The pattern of income inequality is more than a social problem, Robert Putnam says; it's a social tragedy, most devastating in the lives of poor American children.
Many modern American thinkers have asked, often and with anxiety, "What is man?" In his latest book, Mark Greif thinks we've outgrown this—and it's a good thing.
In his final book, the late Peter Gay expands familiar notion of the Romantic rebellion against Enlightenment rationality, to the focus on artistic self-expression.
Readers "angered at the tortured logic of the editors" respond to the removal of Bishop Finn, Francis's failures, the value of "big history," and how to know Jesus.
Andrew Cockburn's 'Kill Chain' examines the disastrous political effects of the U.S. military's targeted assassination practices--and the true motives behind them.
Unlike past Eurocentric taxonomies of world religions, the latest Norton anthology aims to let six major, living, international religions speak...in their own words.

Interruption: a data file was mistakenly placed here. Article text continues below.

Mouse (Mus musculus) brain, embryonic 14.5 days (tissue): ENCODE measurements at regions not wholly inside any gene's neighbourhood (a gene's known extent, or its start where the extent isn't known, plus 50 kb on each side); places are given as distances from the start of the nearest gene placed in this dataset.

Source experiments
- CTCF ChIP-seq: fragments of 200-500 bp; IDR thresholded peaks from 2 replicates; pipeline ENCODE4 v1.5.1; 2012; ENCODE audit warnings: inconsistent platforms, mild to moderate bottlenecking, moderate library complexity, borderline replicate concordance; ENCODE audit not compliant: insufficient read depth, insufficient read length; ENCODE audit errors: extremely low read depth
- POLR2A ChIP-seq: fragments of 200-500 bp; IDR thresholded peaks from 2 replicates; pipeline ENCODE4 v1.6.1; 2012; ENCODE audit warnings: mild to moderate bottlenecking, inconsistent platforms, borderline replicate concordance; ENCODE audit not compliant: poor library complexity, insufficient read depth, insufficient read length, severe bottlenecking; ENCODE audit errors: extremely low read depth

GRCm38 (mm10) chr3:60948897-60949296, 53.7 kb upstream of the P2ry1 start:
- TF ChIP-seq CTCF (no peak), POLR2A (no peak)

Iranian author Azar Nafiri defends the value of canonical American literature—its imagination and humanity—against Common Core, market analyses, and Babbitt.
The award-winning author of the story collection 'Night at the Fiestas' talks about her influences, the importance of empathy in fiction, and washing altar cloths.
Charles Camosy believes we are “on the verge of a new moment in the abortion debate," politically capable of compromise. But has he misunderstood Catholic teaching?
Shortsighted Kudos to Robert Cowan for saying that the objections that scuttled Governor Andrew Cuomo’s plan to pay for college classes for prison inmates...
Pinckney's short history deals with basic things—Reconstruction, Ku Klux Klan terrorism, crude political machinations like Plessy v Ferguson—white people can forget.